There are certain careers where one must display professionalism. No, excuse me, in every career one must display professionalism not just to uphold the goodwill of the company they serve, but because of their own integrity and the need to respect those to whom they provide a service.
Police officers are expected to perform their duties while respecting citizens; soldiers are required to hold to a standard on and off duty; servers in the food business must do so with a smile to keep customers coming back and bank tellers must make customers feel their money is in good hands.
When it comes to media workers professionalism should be their watchword. Local media personnel are painfully aware of how easy it is to acquire a bad name, having been called ‘vultures’ and other derogatory terms while executing their duty to keep the public informed and entertained. The qualities of a good journalist that I see in most of my close colleagues are: competence, reliability, honesty, integrity, respect and empathy. They are non-biased, they listen and are willing to share their knowledge. Yet they are not afraid to ask questions and to speak up when necessary as I am doing now.
Anyone who attended the Mr and Ms Guyana Talented Teen Pageant at the National Cultural Centre last Saturday would have been aware of what could be described as perhaps the worst audience behaviour or certainly ranking among the top ten.
Sure, the pageant appeared to be disorganised. And yes, some of the young people faltered and made mistakes. In addition, the results were slow in coming, but the behaviour of the audience was unwarranted. Unfortunately, the person leading the dissatisfactory heckling in the theatre was a member of the media.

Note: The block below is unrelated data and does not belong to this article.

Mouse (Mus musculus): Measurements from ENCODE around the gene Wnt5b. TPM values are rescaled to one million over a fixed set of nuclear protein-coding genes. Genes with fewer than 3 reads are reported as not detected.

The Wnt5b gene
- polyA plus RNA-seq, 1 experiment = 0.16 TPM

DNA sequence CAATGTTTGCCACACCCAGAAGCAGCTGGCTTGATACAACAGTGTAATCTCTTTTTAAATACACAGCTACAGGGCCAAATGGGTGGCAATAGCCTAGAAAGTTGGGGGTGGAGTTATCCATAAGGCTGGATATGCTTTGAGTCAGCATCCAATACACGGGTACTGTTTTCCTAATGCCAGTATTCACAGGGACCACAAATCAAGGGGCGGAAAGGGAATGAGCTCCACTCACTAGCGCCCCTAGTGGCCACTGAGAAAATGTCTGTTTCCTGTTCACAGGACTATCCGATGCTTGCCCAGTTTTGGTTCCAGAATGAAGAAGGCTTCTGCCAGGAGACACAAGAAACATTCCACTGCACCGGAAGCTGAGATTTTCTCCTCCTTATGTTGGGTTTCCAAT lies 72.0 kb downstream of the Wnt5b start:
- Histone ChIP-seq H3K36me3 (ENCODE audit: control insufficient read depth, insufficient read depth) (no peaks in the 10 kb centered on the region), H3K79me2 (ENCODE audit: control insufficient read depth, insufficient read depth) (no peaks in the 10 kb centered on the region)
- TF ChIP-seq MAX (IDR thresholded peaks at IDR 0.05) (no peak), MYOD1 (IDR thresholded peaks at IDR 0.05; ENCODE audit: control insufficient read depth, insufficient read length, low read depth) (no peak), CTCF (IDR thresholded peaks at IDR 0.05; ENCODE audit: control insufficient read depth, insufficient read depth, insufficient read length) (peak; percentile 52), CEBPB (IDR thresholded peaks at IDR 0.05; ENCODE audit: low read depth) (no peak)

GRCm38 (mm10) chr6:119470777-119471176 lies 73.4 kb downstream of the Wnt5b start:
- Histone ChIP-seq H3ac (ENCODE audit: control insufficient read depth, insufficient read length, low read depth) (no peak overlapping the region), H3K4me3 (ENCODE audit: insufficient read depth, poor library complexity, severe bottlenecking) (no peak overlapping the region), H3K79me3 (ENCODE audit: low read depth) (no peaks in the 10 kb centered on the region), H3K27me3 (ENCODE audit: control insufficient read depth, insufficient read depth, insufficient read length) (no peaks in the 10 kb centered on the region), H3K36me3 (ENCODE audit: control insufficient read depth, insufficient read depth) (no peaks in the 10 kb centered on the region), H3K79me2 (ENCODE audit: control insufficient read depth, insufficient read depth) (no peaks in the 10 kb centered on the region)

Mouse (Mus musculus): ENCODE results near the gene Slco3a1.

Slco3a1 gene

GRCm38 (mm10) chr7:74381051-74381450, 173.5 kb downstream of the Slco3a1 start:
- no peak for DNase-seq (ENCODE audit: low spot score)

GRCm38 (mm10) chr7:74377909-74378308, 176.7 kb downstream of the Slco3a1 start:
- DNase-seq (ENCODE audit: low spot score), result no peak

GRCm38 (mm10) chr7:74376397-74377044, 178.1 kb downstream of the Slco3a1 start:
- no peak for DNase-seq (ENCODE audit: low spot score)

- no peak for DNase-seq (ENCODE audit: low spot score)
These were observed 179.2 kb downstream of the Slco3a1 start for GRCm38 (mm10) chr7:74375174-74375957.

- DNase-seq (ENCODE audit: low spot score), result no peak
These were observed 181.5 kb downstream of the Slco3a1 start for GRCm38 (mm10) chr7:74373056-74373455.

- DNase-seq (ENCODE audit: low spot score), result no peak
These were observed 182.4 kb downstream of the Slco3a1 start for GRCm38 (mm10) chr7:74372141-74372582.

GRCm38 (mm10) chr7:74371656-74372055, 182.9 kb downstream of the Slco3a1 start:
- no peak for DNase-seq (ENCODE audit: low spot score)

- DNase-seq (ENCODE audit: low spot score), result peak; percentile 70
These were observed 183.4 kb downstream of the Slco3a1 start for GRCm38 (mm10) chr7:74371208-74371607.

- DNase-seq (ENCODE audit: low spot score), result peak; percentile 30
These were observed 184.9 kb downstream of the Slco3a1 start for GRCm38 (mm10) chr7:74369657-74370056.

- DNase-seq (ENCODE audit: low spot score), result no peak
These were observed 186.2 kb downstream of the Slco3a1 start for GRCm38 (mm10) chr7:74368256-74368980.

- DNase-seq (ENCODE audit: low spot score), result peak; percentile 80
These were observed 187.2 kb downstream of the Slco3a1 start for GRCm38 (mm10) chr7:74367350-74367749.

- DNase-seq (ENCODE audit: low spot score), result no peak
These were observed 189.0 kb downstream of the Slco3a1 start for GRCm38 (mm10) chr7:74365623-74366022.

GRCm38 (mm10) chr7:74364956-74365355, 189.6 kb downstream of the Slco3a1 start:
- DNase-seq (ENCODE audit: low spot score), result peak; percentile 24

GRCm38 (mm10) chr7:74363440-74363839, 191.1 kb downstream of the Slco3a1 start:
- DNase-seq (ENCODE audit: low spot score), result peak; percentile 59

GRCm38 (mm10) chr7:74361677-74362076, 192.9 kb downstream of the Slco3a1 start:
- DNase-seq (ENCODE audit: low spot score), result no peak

I have been on assignments before around this very same reporter and noticed the same sort of ridiculous, loud and deplorable remarks constantly being made. In my head I could imagine taping the individual’s mouth with steaming hot duct tape. It reached the point in the NCC where I had wanted to walk over to him and remind him of his duties and the basic etiquette he lacks. I lie. I wanted to shout that he was an idiot, but that would have been unprofessional of me. Instead I walked over to the usher and asked for the heckler to be removed.
The usher apologised to me for the heckler’s behaviour, along with other members of the audience who chimed in and said that she would bring it up with the manager. The heckler wasn’t removed and the opinions grew louder. I was forced to put up with it, since I had a job to do and reminded myself that the heckler’s unprofessionalism should not degrade my responsibility.
In a moment of weakness I sent a message to my editor telling her that for every assignment given to me where this reporter was present, I was going to charge the company for therapy. I am a jokey kind of fellow so I assume she knew I was joking but really, I don’t know how much more of this fellow I can stand.
Actually, and it should be no surprise, the heckler’s name has now become synonymous with a media disaster. Mind you, I am not bashing anyone. I hold no ill will towards anyone and notice I have not mentioned a name or company. But if you feel this article speaks to you, then I invite you to wear the cap.
This is a call for everyone in the media profession to exercise basic social etiquette on and off duty. You have a responsibility to yourself and to the profession you claim to represent to be respectful to others around you. There is always someone watching you and again I say it, we have to be professional; we have a responsibility to the public we serve and the company we represent.
This is also a call for anyone out there, no matter who you are, to be respectful especially while in the theatre. In seeking to ridicule those who have the courage to stand on a stage in front of a group of strangers and perform whether at a concert, play or pageant, you are demeaning yourself. You’re saying: ‘Look at me, I have no manners and no shame as well’. Give respect and you will earn it.